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Health officials: West Nile virus claims life of Benton County woman

Health officials: West Nile virus claims life of Benton County woman

BENTON COUNTY, Wash. -- The Washington State Department of Health confirmed the first death in our state from the West Nile virus.

Officials say a 70-year-old woman from Benton County died after being exposed to infected mosquitos.

Right now, an 80-year-old Benton County man is hospitalized from the virus.

“"That's scary especially for our children who are out playing all day," said local mother Sada Ruby.

Ruby is shocked to hear officials confirmed a local woman died from a mosquito infected with West Nile.

She said she’s especially scared because her family already deals with severe reactions from the bug.

"Usually you just get a tiny little bump and my children and my husband both get no joke a baseball size lump from getting bit by a mosquito," said Ruby.

With confirmed West Nile cases around our area, Benton County Mosquito Control is warning people of the dangers.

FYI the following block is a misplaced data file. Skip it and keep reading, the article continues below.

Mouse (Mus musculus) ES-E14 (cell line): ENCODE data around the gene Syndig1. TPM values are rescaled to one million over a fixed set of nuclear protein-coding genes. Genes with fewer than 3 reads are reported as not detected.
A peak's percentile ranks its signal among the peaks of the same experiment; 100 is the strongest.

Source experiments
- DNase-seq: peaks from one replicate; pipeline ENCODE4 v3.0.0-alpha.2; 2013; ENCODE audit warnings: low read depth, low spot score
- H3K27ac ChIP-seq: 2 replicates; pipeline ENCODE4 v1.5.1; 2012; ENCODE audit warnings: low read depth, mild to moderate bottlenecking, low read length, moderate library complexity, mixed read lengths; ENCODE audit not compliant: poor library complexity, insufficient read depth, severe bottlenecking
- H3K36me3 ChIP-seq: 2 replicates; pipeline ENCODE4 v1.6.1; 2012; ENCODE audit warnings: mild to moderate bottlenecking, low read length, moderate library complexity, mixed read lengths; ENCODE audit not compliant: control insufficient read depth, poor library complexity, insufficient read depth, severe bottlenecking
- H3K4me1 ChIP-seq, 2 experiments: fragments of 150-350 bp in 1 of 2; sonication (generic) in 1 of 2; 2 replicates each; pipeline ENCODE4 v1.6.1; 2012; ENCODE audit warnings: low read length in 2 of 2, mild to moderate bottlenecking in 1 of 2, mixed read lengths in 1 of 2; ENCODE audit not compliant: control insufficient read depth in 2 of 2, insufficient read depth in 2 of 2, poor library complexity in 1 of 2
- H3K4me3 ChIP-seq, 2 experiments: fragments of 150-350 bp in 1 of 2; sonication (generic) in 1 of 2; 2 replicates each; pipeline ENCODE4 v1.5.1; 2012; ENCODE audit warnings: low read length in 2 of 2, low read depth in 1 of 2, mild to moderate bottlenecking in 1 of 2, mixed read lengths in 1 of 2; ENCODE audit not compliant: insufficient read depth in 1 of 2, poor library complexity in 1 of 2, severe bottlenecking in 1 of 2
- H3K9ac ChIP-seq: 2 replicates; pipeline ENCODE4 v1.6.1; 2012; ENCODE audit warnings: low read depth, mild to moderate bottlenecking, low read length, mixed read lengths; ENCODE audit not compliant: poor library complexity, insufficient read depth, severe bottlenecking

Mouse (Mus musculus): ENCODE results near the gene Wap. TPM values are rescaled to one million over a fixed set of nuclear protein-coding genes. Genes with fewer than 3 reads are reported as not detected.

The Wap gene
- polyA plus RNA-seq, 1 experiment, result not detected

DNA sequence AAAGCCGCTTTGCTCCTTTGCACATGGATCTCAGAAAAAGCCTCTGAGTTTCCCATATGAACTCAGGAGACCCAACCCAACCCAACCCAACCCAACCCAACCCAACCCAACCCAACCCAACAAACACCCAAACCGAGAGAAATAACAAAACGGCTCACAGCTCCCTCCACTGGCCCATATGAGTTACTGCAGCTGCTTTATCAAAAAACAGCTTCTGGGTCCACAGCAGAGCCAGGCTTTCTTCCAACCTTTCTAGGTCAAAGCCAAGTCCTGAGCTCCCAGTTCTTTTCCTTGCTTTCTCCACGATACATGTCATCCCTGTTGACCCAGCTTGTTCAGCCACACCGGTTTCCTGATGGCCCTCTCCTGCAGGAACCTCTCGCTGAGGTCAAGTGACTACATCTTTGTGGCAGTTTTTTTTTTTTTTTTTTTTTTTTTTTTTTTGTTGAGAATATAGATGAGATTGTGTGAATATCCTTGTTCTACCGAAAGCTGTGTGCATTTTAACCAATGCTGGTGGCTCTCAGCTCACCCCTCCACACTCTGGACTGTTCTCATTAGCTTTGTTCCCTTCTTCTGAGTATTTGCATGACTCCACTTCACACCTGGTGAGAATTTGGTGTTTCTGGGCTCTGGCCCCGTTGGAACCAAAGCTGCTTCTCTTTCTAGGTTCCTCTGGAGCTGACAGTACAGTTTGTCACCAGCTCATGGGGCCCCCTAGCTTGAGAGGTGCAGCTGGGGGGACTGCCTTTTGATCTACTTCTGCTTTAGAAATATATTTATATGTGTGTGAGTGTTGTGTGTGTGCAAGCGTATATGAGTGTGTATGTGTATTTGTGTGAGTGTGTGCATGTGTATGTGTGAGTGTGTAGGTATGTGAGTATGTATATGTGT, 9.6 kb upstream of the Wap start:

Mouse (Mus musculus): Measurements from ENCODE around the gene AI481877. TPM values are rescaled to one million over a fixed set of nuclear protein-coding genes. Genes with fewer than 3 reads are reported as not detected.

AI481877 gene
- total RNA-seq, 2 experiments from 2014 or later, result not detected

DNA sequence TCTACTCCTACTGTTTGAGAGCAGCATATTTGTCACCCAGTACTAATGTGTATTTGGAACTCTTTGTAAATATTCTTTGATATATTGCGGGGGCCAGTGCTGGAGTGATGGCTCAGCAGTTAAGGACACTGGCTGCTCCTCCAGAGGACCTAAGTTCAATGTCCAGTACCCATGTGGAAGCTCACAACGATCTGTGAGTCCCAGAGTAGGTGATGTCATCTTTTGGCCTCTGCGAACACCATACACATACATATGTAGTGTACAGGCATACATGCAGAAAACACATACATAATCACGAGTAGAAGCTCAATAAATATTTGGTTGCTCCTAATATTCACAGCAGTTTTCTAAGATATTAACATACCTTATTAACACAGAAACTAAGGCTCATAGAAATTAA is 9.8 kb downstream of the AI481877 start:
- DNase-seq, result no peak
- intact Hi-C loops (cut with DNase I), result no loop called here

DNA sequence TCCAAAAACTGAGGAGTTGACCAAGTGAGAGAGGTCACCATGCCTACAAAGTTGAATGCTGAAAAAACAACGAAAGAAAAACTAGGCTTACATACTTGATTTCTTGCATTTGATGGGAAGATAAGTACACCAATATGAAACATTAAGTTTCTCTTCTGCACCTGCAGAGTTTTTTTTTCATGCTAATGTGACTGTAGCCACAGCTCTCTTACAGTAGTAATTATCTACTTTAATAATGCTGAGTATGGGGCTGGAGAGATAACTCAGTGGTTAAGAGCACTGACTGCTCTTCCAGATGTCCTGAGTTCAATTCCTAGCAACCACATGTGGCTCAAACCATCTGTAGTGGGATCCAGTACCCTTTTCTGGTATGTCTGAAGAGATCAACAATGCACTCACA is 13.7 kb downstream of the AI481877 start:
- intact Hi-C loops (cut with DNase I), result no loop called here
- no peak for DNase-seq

"Even though there’s not a huge numbers of mosquitos, those that are out there are I would say are hot with virus. We're getting a lot of positive samples in our lab, showing us there's West Nile in a lot of areas in the district. We’re going to follow those up, make sure were treating standing water, emptying out containers and then doing the spraying whether it be by the trucks or with an airplane," said Angela Beehler of Benton County Mosquito Control.

Officials say to fight the bite, you need to make sure your family is protected and vigilant.

Avoid going outside at dusk and dawn, clear any standing water around your home and spray yourself with repellant.

"It's a virus, so think about how your body feels when you catch a virus- whether it be a cold virus, a flu virus- you get a little achy, get a little feverish, might be a little nauseous, just don't feel good that’s typical of symptoms of West Nile virus," said Heather Hill of the Benton Franklin Health District.

Officials say the elderly or people with a medical condition are more at risk, but urge anyone to go see a doctor with symptoms.

"If you're that one person, it's going to have a devastating effect on you and your family and the future. People want to feel safe in their own backyard and to think that a mosquito could severely impact your life, that’s something we want people to be aware of and take in those precautions," said Beehler.

Benton County Mosquito Control said they'll come out to check and test mosquitos in your backyard if you're in the district free of charge.

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